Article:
By Theresa Russell
Kayaking Amongst the White Giants
Preparing for my trip to Valdez, I came across Anadyr Tours online, and became intrigued by the photo on their website of a kayak gliding through two icebergs. That image imprinted itself on my mind; I knew that I had to experience this adventure.
Valdez is at the end of the eponymous pipeline; the town itself was completely relocated from its original spot due to an earthquake in 1964. I learned more about this and other bits about the area at the Valdez Museum and Historical Archive, a small but thoroughly interesting place that captivated me with its interesting exhibits and extensive information on the history of the town. I cut my visit short and dashed over to the Whitney Museum, which houses one of the largest collections of Alaska Native art and artifacts in the world. Having learned about the culture and history of the area, exploring nature was on my schedule for the next day.
Having sailed amongst many ice floes as I made my way to Valdez via the Alaska Marine Highway System, I imagined myself paddling through them and anxiously awaiting my full-day outing the next day. Upon arriving at Anadyr I acted like a kid wondering about the presents on Christmas day and immediately asked about the possibility of kayaking through the iceberg, just like the lucky people in the website photo. Being dynamic and very unstable, icebergs have different characteristics from one day to the next, so we would have to wait and see what awaited us. I remained optimistic and donned the waterproof pants and boots that Anadyr provides. We grabbed paddles and life jackets and headed to Valdez Glacier and its mirror-like lake where we started our adventure.
Paddling to different areas of the lake, our guide pointed out the natural features and shared a bit of local history;Valdez Glacier was a popular route during the gold rush.
We dodged small ice floes following the lead of our guide. The crisp and clear air combined with the spectacular backdrop of rugged mountains, vast expanses of sky and glaciers provided an ideal setting for kayaking. The sun appeared, making multiple layers seem frivolous. Paddling provided extra warmth.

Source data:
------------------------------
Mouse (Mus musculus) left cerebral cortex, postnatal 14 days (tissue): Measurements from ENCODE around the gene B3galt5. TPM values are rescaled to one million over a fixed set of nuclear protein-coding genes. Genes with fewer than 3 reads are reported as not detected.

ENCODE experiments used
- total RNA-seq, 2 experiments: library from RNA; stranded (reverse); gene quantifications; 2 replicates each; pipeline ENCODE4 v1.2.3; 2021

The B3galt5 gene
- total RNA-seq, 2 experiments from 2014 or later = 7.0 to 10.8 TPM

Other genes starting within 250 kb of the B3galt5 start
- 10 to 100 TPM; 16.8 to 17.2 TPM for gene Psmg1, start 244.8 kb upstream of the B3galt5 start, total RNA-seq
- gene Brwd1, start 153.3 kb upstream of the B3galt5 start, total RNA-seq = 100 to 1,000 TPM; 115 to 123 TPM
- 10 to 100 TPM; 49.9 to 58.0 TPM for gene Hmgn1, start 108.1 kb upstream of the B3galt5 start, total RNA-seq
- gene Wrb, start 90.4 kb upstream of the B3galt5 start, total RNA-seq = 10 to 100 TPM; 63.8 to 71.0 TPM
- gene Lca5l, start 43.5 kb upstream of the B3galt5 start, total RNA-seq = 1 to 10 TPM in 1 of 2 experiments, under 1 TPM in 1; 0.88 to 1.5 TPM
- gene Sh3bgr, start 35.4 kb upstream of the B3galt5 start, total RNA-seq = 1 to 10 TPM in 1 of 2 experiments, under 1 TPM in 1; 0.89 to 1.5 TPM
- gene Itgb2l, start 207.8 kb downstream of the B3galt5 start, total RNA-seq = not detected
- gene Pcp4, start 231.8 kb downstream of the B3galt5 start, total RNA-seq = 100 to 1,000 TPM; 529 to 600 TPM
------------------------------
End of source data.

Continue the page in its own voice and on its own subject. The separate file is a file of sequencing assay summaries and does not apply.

In the distance we could see an iceberg that appeared to be one that we could kayak through. Upon closer inspection, that was simply a deceptive possibility. However, we could exit the kayaks and walk in the great arch formed by the power of water. The marble-like blue floor of the glacier and the surrounding blue ice nearly blinded me with its brilliance. We all took turns getting our photos in the arch and then headed back to our kayaks, taking extra care not to slip on the ice.
A SENSE OF PLACE
After paddling for several hours, we selected an area for lunch. We got out and started climbing the ridge of a small hill. This was no ordinary hill; we were on the glacier. Our guide had checked out the safety of our lunch spot where we enjoyed our lunches and savored the view.
Without heat from our physical experts, I realized how chilly the temperature was and layered up again. We scurried back down to our kayaks after eating and glided in and out of little waterways amongst the floating white sculptures. It wasn’t until we skirted our glacial lunch stop that I could really appreciate that we had been on a glacier. I was happy that we hadn’t gone too far to the one edge with a sheer drop off that was undetectable from our lunch perch.
All good things must come to an end so we stroked back to our launching spot. Being on the water and on the glacier enhanced my sense of wonder of the awe inspiring nature of Alaska. I took forward to returning.
About Theresa Russell
Claiming her lust for travel began on her first journey through the birth canal, Theresa is genetically programmed to travel and to have fun doing it. She especially enjoys adventure and experiential travel and always finds something at a destination to write home about.